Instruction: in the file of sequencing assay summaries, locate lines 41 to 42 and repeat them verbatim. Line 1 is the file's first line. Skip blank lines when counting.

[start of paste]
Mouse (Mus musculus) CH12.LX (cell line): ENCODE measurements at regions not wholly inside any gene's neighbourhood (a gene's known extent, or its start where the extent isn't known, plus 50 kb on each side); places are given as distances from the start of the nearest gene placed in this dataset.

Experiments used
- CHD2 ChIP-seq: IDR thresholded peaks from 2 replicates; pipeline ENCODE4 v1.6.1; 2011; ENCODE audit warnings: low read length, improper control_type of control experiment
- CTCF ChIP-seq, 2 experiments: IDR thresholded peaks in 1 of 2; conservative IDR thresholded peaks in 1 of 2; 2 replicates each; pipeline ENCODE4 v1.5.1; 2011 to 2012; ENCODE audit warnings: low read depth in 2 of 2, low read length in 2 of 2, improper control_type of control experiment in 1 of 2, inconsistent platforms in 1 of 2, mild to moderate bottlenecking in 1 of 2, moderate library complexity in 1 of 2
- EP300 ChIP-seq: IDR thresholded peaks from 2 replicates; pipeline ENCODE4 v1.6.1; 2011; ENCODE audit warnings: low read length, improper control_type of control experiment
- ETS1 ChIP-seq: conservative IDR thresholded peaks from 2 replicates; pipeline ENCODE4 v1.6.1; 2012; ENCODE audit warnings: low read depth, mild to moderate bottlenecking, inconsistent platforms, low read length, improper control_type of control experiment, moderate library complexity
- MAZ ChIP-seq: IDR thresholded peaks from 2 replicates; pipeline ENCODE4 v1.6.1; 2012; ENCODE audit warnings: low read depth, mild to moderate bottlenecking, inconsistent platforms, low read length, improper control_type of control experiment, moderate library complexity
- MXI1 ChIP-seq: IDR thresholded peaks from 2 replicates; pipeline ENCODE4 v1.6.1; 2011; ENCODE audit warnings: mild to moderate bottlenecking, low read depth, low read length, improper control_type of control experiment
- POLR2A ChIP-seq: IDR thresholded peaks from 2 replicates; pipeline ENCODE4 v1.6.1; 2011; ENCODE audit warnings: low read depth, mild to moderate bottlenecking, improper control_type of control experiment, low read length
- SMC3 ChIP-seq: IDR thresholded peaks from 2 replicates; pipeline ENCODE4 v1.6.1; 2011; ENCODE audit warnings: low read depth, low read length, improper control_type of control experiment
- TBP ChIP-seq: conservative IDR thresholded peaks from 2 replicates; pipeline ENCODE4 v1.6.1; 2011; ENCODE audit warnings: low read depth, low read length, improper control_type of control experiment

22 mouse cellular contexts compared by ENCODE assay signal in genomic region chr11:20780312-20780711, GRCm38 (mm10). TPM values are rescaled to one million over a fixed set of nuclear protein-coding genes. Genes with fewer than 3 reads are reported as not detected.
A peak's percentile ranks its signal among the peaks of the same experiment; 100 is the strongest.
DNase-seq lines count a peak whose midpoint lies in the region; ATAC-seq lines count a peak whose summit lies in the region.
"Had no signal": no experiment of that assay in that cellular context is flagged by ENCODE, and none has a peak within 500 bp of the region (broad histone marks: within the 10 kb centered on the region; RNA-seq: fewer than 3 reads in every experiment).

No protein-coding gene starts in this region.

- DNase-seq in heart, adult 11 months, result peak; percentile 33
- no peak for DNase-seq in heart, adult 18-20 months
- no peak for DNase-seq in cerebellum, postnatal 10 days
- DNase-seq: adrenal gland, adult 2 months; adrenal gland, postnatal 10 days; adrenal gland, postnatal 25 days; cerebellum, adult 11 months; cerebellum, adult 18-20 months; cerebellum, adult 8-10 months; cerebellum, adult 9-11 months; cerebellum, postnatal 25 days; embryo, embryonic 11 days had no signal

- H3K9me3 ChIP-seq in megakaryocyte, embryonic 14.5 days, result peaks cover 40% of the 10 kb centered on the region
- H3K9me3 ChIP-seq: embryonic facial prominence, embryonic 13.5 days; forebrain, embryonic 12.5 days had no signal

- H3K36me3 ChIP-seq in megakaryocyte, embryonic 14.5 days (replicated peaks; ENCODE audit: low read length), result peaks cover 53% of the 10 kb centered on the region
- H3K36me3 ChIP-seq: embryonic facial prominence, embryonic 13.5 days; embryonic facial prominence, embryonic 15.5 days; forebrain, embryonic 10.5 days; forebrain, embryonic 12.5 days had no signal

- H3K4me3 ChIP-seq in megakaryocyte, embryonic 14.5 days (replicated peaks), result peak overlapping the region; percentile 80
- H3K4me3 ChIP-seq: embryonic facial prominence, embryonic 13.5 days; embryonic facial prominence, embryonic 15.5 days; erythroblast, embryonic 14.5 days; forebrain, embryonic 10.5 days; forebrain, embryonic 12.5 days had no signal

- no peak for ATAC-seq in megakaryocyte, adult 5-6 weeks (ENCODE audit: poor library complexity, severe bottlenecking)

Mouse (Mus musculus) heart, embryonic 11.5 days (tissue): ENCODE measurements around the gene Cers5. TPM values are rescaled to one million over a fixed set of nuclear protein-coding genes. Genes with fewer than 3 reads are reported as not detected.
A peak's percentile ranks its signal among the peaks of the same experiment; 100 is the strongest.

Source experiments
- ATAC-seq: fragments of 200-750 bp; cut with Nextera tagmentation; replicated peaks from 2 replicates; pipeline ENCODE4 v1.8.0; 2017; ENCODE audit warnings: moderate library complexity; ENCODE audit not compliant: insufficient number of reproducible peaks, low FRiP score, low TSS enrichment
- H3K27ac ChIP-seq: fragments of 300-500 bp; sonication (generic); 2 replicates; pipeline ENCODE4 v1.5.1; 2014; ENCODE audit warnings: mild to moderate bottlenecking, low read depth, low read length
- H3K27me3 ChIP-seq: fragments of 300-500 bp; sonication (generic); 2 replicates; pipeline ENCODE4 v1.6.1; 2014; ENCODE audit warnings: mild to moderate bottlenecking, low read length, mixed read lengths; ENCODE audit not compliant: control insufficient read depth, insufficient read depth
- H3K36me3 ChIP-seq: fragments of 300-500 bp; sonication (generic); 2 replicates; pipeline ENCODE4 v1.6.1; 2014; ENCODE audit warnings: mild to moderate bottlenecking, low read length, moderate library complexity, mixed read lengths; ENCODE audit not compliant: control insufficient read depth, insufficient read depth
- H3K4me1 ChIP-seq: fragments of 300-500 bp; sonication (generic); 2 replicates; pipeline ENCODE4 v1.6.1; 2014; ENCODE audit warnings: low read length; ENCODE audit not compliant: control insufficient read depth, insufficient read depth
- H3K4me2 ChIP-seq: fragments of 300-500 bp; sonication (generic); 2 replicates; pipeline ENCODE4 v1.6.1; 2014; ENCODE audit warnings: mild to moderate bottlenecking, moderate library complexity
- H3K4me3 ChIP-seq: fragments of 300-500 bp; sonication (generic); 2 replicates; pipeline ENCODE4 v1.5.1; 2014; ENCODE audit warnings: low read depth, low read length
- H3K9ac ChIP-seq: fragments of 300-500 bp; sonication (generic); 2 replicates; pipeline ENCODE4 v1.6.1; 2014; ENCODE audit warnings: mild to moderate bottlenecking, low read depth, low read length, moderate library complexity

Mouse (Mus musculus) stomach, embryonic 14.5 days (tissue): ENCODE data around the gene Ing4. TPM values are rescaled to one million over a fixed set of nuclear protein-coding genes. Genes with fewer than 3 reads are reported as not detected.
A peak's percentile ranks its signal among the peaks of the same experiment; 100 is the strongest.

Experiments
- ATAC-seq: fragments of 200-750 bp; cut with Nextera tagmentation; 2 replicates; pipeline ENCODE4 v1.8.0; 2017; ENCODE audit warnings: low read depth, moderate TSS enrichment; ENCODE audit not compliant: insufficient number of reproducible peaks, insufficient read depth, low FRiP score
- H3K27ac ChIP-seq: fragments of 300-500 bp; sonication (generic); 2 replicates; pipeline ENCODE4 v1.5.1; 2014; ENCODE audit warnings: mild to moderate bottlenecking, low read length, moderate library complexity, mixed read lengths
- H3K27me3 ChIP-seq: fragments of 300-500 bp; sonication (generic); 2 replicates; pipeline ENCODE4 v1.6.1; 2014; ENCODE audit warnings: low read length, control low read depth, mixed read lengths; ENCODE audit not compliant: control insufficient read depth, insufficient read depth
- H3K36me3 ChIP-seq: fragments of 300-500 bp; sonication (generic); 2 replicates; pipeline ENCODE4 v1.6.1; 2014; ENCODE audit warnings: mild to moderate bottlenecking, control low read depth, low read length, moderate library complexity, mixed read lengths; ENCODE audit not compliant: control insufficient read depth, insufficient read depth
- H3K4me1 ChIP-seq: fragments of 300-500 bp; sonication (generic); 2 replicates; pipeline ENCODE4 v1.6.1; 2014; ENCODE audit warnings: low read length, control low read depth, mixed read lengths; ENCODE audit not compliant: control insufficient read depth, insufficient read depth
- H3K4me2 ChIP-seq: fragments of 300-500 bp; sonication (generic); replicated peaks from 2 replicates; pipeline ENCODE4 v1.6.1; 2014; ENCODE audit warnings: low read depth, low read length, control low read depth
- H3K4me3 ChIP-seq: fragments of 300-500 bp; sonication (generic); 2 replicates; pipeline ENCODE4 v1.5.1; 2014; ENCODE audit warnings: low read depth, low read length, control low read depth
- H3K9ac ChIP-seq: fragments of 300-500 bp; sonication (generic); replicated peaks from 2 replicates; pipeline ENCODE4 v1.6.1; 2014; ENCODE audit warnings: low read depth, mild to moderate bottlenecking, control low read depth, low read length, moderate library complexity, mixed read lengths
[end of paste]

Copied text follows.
Experiments
- ATAC-seq: fragments of 200-750 bp; cut with Nextera tagmentation; 2 replicates; pipeline ENCODE4 v1.8.0; 2017; ENCODE audit warnings: low read depth, moderate TSS enrichment; ENCODE audit not compliant: insufficient number of reproducible peaks, insufficient read depth, low FRiP score